nius are misleading because they refer to previous taxonomic
treatments when Robsonius was con side re d a babbler ( Rabor’s
Wren-Babbler/Luzon Wren-Babbler), or because they refer to
plumage characters that, in light of new specimen evidence, do
not diagnose the species (Rusty-headed Babbler/Gray-banded
Babbler; two species have a rusty head, all three have a gray
breast band, albeit with slight differences between each species).
We suggest new English names that highlight the restricted
distributions and geographic areas of endemism occupied
by each species within Luzon: Robsonius rabori, Cordillera
Ground-Warbler; R. thompsoni, Sierra Madre Ground-Warbler;
and R. sorsogonensis, Bicol Ground-Warbler.
Specimen material examined. Robsonius rabori: FMNH
253557 (holotype); KU 119500. Robsonius sorsogonensis:
AMNH 807095 (photos only); British Museum of Natural
History (BMNH) 1977.16.65–6 (photos only); Carnegie
Museum (CM) 151227, 153961; Delaware Museum of Natural
History (DMNH) 10800 (holotype of mesoluzonica, photos
only) 17443, 21812, 37275–6, 37928–33, 43771, 55857; FMNH
275745 (holotype), 399710, 462013, 472703; PNM 16656,
16795, 17532, 20144; Rijksmuseum van Natuurlijke Histoire
(RMNH) 99810 (photos only, from Collar 2006), University
of the Philippines Los Baños (UPLB) 3554; United States
National Museum (USNM) 608086 (photos only). Robsonius
thompsoni: Cincinnati Museum of Natural History (CMNH)
37710–1; FMNH 259385, 449800, 454990, 472601–3; KU
114634, 119893; PNM 16801, 19167, 20006 (holotype), Uni-
versity of Michigan Museum of Zoology (UMMZ) 226770
(photos only), USNM 607458, Yale Peabody Museum (YPM)
Audio records examined. Robsonius rabori: Macaulay
Library, Cornell University (ML) 166395. Robsonius thomp-
soni: Xeno-Canto (XC) 23080, 35259–61, 40988–92, 57572–3.
Robsonius sorsogonensis: 2 recordings (Scharringa 2005).
We used an initial molecular phylogenetic framework from
recent higher-level systematic studies that included Robso-
nius (Moyle et al. 2012, Oliveros et al. 2012) to clarify the
phylogenetic relationships among the populations. Character
sampling (4092 bp) included three mitochondrial genes
(1143 bp cytochrome b, 1041 bp ND2, 351 bp ND3) and three
nuclear introns (544 bp TGFb2-5, 570 bp Fib-5, 443 bp MUSK).
Sequences of 13 individuals (Appendix 1; GenBank accession
numbers KC603622–KC6033686) were derived from fresh
tissue samples, whereas the sequence of the juvenile type speci-
men of R. rabori was derived from DNA extracted from a toepad
clip. Outgroups included Donacobius, Thamnornis, Megalurus,
Locustella, and Bradypterus ( Oliveros et al. 2012). We inferred
trees by Bayesian (MrBayes 3.1, Ronquist and Huelsenbeck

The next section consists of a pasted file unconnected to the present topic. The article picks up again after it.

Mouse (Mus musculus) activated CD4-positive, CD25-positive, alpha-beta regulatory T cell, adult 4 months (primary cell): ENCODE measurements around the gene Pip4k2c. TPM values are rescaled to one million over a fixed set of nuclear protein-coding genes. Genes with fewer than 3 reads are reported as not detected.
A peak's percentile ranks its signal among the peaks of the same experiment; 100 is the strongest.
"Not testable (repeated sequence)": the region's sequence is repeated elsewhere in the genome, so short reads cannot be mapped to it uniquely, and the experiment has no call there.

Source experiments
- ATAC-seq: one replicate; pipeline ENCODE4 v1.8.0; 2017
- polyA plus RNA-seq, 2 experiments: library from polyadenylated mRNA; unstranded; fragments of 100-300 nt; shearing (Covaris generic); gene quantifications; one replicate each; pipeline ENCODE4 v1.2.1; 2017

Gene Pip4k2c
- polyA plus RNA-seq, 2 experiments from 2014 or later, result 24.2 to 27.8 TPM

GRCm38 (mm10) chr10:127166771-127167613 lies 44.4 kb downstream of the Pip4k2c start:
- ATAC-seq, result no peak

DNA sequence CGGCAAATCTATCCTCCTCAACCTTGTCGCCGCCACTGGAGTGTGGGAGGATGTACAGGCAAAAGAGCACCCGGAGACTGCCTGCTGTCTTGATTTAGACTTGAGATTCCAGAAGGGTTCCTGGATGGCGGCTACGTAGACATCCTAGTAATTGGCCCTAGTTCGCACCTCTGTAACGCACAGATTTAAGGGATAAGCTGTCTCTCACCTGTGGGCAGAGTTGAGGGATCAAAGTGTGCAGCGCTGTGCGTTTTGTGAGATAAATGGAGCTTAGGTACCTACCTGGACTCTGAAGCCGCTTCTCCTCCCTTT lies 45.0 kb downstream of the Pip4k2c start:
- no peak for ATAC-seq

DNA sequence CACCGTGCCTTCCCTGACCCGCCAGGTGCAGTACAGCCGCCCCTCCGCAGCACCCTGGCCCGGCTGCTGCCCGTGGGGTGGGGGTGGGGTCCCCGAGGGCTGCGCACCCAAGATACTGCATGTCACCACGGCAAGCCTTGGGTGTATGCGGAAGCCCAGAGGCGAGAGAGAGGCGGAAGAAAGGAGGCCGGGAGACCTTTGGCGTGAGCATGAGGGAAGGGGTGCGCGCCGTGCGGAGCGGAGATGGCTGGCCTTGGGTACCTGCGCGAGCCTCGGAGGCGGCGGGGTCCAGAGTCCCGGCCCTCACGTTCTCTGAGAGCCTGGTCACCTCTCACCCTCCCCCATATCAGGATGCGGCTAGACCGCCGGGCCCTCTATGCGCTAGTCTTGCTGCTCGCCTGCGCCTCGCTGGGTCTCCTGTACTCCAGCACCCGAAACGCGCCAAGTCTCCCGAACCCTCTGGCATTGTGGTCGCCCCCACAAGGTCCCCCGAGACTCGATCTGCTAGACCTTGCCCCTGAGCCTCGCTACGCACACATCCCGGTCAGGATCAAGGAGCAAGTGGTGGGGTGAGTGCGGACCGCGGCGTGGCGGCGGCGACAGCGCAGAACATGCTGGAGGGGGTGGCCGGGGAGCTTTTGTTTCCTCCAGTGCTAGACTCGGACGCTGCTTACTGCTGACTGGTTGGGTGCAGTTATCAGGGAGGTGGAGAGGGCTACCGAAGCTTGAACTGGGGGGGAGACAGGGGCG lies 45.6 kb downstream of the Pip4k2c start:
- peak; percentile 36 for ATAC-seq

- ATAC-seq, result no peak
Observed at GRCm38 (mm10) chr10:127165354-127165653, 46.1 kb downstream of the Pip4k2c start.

2003; 20 million generations) and maximum-likelihood
(RAxML, Stamatakis 2006; 1000 bootstrap replicates) analysis
of the concatenated dataset. Preliminary analyses of individual
loci indicated no strongly supported conflicts in phylogenetic
signal between loci, justifying concatenation. See Moyle et al.
(2012) and Oliveros et al. (2012) for descriptions of gene regions
sequenced, laboratory protocols, and details of analysis. In ad-
dition to analyses described by Moyle et al. (2012), we recon-
structed phased ( Stephens et al. 2001) haplotype networks for
each nuclear locus with TCS (Clement et al. 2000).
Bayesian and maximum-likelihood analyses recovered
three strongly supported geographic clades within Robsonius
(Fig. 1). One clade comprised samples from southern Luzon,
including the Bicol Peninsula and Bulacan Province (1.0 Bayes-
ian posterior probability [BP], 87% maximum-likelihood
bootstraps [BS]); a second clade comprised samples from the
northern Sierra Madre in northeastern Luzon, including Aurora,
Nueva Vizcaya, and Cagayan provinces (1.0 BP, 100% BS); and
a third clade comprised samples from the Cordillera Central in
Ilocos Norte Province, northwestern Luzon (1.0 BP, 100% BS).
The northwestern clade (Cordillera Central, including the type
specimen of R. rabori) and the northeastern clade (northern
Sierra Madre, R. thompsoni) were strongly supported as sister
taxa (1.0 BP, 97% BS), which together were sister to the southern
Luzon clade (R. sorsogonensis).
Mitochondrial haplotypes of the three clades were highly
divergent; in ND2, uncorrected pairwise distances between the
three populations ranged from 7.4 to 8.7 % (raborithompsoni,
8.3–8.7 %; raborisorsogonensis, 7.9–8.2 %; thompsoni
sorsogonensis, 7.4–8.1 %). In cytochrome b, uncorrected pair-
wise distances between populations ranged from 5.2 to 7.4 %.
For comparison, d ivergences i n mtDNA of most recently
described species have been less than 5% (Voelker et al. 2010,
Pyle et al. 2011, Lara et al. 2012), and many are less than 2%
(O’Neill et al. 2011, Carneiro et al. 2012, Seeholzer et al.
2012). Haplotype networks of nuclear genes (Fig. 1) showed
no haplotype sharing among species, except in Fib-5, of which
R. sorsogonensis and R. thompsoni shared two haplotypes.
The ND3 sequence amplified from a toepad of the type speci-
men of R. rabori was the same haplotype as that from sample
KU 25708 and included no stop codons or heterozygous sites,
lending additional confidence that the DNA amplified is of
true mitochondrial origin.
Molecular data and plumage independently indicate three
diagnosable lineages of Robsonius within Luzon, consistent with
treatment of three species under the phylogenetic, evolutionary,
and general-lineage species concepts (de Queiroz 2007). Dis-
tributions of the three taxa are currently not known to overlap,
precluding direct evaluation of reproductive isolation and deter-